These include, B cell proliferation, phagocytosis (immune cells engulfing invaders) and natural killer cytotoxicity. The thyroid also drives metabolism, which, in turn, helps energise the immune response.

Food-based iodine supplementation is best achieved with kelp supplements or with seaweed salads. A single sheet of dried kelp can provide over 1000 mcg of iodine.

One reason why kelp is such a popular livestock supplement relates to the potent link between iodine and reproductive efficiency, along with the iodine-based boost in animal resilience.

The other time-tested strategy for iodine correction involves five drops of Lugols Solution (available online from IHerbs or Piping Rock) in a glass of juice, for a minimum of three months. It is important, when supplementing anything, that you continue that supplementation for a minimum of three months. It usually takes several years to create a deficiency and it invariably takes several months to correct it.

The Fat Soluble Immune Enhancers

Perhaps the best researched of the immune enhancers is the fat soluble antioxidant, vitamin D3. Interestingly, we now know that this protective powerhouse is not actually a vitamin, but it is too late now to change the name. This substance, produced by our skin in the presence of sunlight, is actually a hormone with an intimate link to immunity. There are compelling statistics linking a shortage of vitamin D3 with significantly increased susceptibility to viral diseases, particularly those affecting the respiratory system. In a meta-analysis of 25 randomised, controlled trials, published in 2017, it was confirmed that vitamin D supplementation offers significant protection against acute respiratory infections. Studies have also shown there's an apparent association between low vitamin D levels and susceptibility to viral infections such as influenza.

Most of us would benefit from a D3 boost. A study in Queensland (the "Sunshine State"), found that the majority of Queenslanders were D3 deficient. It takes full body exposure for 11 minutes, seven days a week, during peak sunlight hours (10 am to 2 pm) to generate sufficient vitamin D. Most of us coat our bodies in sunscreen, or clothes, if we are fully exposed at these times, and this shuts out the good with the bad.

New research suggests that there is an important ratio between vitamin A and vitamin D that partially determines the protective performance of vitamin D.

The best supplement in relation to this ratio, comes from Nature (of course). Cod liver oil contains very high levels of both vitamin A and vitamin D3 in an optimum ratio. This oil also contains high levels of the anti-inflammatory workhorses, the omega-3 fatty acids. A teaspoon a day is good, but a tablespoon a day is the best protective rate.

The best way to take your tablespoon of cod liver oil is to combine it with the juice of a lemon. That way, there is no fishy taste at all and also no subsequent fish-flavoured reflux! Lemons are also alkalising and they offer several other benefits, including vitamin C.

My great friend and mentor, the late Jerry Brunetti, shared some US research involving high-dose vitamin A as a potential flu vaccine effect. I trialed it some years back, when bird flu impacted everyone at NTS. I was the only one who supplemented with large amounts of vitamin A, and I was the only team member who did not succumb. However, it can be dangerous to take high doses of this nutrient, so I will share a safe strategy, involving carrot juice, later in this blog.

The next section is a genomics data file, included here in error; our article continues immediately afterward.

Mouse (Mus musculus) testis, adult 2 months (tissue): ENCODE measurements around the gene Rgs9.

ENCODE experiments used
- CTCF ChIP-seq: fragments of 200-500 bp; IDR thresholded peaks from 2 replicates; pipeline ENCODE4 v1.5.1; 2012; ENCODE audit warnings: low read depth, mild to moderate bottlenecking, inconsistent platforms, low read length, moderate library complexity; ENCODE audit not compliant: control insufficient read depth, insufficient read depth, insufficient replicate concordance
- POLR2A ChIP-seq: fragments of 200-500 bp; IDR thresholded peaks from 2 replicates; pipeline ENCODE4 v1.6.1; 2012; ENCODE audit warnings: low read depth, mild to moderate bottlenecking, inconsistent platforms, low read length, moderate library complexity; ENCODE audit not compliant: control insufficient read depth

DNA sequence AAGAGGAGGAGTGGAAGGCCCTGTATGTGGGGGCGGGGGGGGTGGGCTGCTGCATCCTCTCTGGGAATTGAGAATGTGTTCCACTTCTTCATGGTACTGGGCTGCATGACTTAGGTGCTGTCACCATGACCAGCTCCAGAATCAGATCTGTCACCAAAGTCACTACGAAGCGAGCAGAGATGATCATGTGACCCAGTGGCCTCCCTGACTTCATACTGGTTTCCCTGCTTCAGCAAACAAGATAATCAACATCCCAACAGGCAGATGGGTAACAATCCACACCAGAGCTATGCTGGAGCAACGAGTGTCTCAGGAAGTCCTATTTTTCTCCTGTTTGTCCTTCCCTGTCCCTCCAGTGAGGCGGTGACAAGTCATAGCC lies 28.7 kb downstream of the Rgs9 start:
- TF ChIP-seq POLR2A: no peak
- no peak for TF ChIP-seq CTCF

Vitamin C -  Understanding the Workhorse

Linus Pauling was the only person to win two Nobel prizes single-handedly. His second success came later in life, when his health had become significantly compromised. He attributes his subsequent recovery, and ongoing vitality, to his discovery of the profound benefits of high-dose vitamin C.

The human body does not make vitamin C. It must come from food or supplements. Water soluble vitamin C is rapidly excreted, so it makes sense to top up on a daily basis. This is particularly important as we age. Several studies have revealed lower blood levels of this key defence vitamin, associated with the aging process. This is possibly related to an increasingly oxidative environment linked to more inflammation, and perhaps the accumulated toxicity associated with aging.

Vitamin C is the workhorse of your two-stage detoxification system and, in a world with 74,000 registered chemicals, this system often requires support. In fact, it could be strongly argued that you could peel oranges until your wrists seize, and still struggle to supply sufficient natural vitamin C, to counter this unnatural free radical stress.

I believe all of us should supplement vitamin C on a daily basis. Let’s look at the link to immunity.

Our immune capacity is based upon our inherited, innate immune system, which is the luck of the draw, and our adaptive system, developed in the first two decades of life. Both systems become less efficient in the absence of sufficient vitamin C. It is illuminating to look at the link between blood levels of vitamin C in healthy individuals vs the levels found in those suffering diseases like cancer, diabetes, arthritis and pneumonia. The blood levels are typically 50% lower in the health-challenged. This could be related to the increased oxidative stress associated with these diseases, or it could be a major contributing factor to the onset of illness. Either way, it makes perfect sense to ensure you optimise your levels at all times.